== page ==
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Aggregate Consumption and Saving in the Postwar United States

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  • Slesnick, Daniel T
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    Abstract

    Two commonly used sources of aggregate expenditure data are personal consumption expenditures in the National Income an d Product Accounts and the Consumer Expenditure Surveys administered by the Bureau of Labor Statistics. The author adjusts b oth data sources to incorporate the service flows from owner-occupied housing and other consumer durables. A comparison of the two estimat es of aggregate expenditure reveals that the differences between the tw o data sets have been growing over time. By 1989 the level of aggregat e expenditure in the national accounts exceeds that reported in the Consumer Expenditure Surveys by $1224 billions. Less than half of th is difference can be attributed to definitional differences in the two data sources. Copyright 1992 by MIT Press.

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    Bibliographic Info

    Article provided by MIT Press in its journal Review of Economics & Statistics.

    Volume (Year): 74 (1992)
    Issue (Month): 4 (November)
    Pages: 585-97

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    Handle: RePEc:tpr:restat:v:74:y:1992:i:4:p:585-97

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    Cited by:
    1. Javier Díaz-Giménez & Vincenzo Quadrini & José-Víctor Ríos-Rull, 1997. "Dimensions of inequality: facts on the U.S. distributions of earnings, income, and wealth," Quarterly Review, Federal Reserve Bank of Minneapolis, issue Spr, pages 3-21.
    2. Stephane Guibaud & Keyu Jin & Nicolas Coeurdacier, 2011. "Credit Constraints and Growth in a Global Economy," 2011 Meeting Papers 1040, Society for Economic Dynamics.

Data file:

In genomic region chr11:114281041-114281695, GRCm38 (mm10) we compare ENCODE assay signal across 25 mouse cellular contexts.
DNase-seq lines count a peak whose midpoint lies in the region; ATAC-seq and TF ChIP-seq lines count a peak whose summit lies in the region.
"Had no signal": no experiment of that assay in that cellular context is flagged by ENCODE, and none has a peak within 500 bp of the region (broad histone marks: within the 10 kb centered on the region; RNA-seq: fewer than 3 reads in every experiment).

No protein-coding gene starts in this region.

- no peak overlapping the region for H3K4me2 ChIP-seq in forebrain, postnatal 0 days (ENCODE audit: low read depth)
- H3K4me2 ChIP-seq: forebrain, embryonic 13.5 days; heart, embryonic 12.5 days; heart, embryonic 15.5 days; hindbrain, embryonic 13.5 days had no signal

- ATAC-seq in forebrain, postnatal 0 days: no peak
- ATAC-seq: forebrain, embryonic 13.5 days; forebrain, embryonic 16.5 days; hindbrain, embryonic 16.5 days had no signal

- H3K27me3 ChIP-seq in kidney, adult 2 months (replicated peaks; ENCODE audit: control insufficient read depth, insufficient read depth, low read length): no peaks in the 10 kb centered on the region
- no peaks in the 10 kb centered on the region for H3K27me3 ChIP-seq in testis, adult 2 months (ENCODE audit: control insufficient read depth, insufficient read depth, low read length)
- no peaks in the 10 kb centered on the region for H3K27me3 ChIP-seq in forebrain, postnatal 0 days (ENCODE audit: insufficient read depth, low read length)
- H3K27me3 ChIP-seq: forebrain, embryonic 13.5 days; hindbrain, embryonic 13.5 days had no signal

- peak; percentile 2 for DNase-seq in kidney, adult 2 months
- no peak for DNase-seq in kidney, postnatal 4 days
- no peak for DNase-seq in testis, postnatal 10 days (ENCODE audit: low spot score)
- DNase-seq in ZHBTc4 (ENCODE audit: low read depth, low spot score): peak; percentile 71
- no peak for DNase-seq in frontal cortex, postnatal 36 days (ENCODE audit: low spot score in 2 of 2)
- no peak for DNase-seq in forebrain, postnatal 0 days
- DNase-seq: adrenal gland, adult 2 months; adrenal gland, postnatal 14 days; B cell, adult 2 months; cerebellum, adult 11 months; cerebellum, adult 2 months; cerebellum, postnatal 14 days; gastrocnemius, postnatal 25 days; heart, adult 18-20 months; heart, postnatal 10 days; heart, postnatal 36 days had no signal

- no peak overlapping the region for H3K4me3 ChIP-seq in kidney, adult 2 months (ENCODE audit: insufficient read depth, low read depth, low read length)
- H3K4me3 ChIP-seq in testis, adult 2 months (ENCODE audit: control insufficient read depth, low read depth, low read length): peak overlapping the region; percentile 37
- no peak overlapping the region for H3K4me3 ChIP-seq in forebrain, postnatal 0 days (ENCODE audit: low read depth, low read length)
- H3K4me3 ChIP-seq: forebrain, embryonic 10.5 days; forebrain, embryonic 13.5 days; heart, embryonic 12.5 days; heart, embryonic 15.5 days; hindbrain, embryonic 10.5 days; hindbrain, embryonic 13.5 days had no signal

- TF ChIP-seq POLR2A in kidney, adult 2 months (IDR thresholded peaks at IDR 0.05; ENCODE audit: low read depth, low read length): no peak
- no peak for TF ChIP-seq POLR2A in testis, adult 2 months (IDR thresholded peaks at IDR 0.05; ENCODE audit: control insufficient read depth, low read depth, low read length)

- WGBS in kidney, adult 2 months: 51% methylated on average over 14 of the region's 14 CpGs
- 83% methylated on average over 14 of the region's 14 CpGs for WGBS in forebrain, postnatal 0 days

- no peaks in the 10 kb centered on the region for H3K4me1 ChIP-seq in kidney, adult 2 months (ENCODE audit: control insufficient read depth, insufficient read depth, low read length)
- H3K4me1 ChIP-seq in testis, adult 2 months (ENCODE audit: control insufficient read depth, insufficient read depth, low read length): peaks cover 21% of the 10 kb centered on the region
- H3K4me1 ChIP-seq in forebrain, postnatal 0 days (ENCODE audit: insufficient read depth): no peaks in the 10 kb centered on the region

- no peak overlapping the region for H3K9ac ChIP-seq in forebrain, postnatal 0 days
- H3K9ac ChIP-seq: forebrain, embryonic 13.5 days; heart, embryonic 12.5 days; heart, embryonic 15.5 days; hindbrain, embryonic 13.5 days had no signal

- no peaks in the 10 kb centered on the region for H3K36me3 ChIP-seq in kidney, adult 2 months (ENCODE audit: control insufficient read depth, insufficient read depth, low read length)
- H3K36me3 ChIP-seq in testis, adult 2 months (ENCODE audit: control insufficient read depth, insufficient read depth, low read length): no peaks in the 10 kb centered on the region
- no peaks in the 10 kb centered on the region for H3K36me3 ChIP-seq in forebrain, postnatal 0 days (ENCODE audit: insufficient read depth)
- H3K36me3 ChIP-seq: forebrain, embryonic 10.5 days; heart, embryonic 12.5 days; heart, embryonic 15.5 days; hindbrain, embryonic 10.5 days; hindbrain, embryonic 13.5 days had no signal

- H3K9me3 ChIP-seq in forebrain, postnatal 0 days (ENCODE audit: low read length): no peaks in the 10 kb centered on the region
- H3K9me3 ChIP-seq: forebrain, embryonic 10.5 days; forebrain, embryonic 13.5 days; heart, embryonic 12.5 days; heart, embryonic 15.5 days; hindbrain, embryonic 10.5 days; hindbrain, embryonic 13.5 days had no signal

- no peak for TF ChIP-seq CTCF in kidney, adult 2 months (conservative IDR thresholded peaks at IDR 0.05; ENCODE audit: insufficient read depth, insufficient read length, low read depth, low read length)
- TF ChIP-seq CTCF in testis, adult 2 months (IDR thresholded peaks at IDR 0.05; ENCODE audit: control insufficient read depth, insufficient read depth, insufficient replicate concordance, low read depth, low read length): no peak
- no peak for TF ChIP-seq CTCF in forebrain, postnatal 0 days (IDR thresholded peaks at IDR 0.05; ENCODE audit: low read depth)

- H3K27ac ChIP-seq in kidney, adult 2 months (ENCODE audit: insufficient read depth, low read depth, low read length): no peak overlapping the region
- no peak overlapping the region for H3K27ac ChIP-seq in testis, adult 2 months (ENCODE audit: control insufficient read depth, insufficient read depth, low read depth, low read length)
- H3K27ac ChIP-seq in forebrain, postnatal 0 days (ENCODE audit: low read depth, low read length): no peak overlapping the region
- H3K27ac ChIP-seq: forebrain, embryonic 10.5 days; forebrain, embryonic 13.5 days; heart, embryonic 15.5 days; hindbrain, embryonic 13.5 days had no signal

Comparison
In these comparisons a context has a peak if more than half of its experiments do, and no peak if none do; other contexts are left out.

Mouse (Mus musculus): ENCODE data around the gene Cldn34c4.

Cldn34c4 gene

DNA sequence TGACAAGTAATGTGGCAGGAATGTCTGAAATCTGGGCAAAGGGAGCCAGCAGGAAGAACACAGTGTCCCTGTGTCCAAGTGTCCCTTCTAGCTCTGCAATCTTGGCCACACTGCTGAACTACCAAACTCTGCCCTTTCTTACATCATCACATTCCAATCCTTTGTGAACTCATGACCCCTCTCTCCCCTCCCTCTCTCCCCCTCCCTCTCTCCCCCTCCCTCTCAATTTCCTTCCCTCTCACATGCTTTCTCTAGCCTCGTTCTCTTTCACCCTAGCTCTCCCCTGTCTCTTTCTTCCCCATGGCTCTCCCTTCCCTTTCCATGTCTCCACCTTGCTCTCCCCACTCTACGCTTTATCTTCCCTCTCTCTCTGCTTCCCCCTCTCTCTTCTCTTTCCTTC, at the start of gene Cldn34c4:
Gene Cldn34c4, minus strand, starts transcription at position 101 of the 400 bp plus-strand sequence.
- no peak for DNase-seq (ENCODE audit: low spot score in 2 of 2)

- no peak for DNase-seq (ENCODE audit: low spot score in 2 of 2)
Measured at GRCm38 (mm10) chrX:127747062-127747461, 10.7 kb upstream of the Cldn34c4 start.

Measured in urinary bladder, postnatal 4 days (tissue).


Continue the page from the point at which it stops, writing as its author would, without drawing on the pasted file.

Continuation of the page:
3. Keyu Jin & Stéphane Guibaud & Nicolas Coeurdacier, 2011. "Credit constraints and growth in a global economy," LSE Research Online Documents on Economics 35706, London School of Economics and Political Science, LSE Library.
    4. Keyu Jin & Stéphane Guibaud & Nicolas Coeurdacier, 2013. "Credit constraints and growth in a global economy," LSE Research Online Documents on Economics 54261, London School of Economics and Political Science, LSE Library.
    5. Alessandra Michelangeli & Eugenio Peluso & Alain Trannoy, 2011. "Detecting a change in wealth concentration without the knowledge of the wealth distribution," Journal of Economic Inequality, Springer, vol. 9(3), pages 373-391, September.
    6. Garner, Thesia I. & Short, Kathleen, 2009. "Accounting for owner-occupied dwelling services: Aggregates and distributions," Journal of Housing Economics, Elsevier, vol. 18(3), pages 233-248, September.
    7. Bettina Aten & Eric Figueroa & Troy Martin, 2012. "How can the American Community Survey (ACS) be used to improve the imputation of Owner-Occupied Rent Expenditures?," BEA Working Papers 0080, Bureau of Economic Analysis.
    8. Martin Beznoska & Richard Ochmann, 2013. "The interest elasticity of household savings: a structural approach with German micro data," Empirical Economics, Springer, vol. 45(1), pages 371-399, August.
    9. Brannlund, Runar & Ghalwash, Tarek & Nordstrom, Jonas, 2007. "Increased energy efficiency and the rebound effect: Effects on consumption and emissions," Energy Economics, Elsevier, vol. 29(1), pages 1-17, January.
    10. Tatiana Kirsanova & James Sefton, 2006. "A Comparison of National Saving Rates in the UK, US and Italy," NIESR Discussion Papers 278, National Institute of Economic and Social Research.
    11. Emily Anderson & Atsushi Inoue & Barbara Rossi, 2012. "Heterogeneous Consumers and Fiscal Policy Shocks," 2012 Meeting Papers 261, Society for Economic Dynamics.
    12. Till van Treeck, 2012. "Did inequality cause the U.S. financial crisis?," IMK Working Paper 91-2012, IMK at the Hans Boeckler Foundation, Macroeconomic Policy Institute.
    13. George Korres & Emmanuel Marmaras & George Tsobanoglou, 2004. "A note on poverty, inequality and growth," ERSA conference papers ersa04p500, European Regional Science Association.
    14. Athreya, Kartik & Tam, Xuan S. & Young, Eric R., 2009. "Unsecured credit markets are not insurance markets," Journal of Monetary Economics, Elsevier, vol. 56(1), pages 83-103, January.

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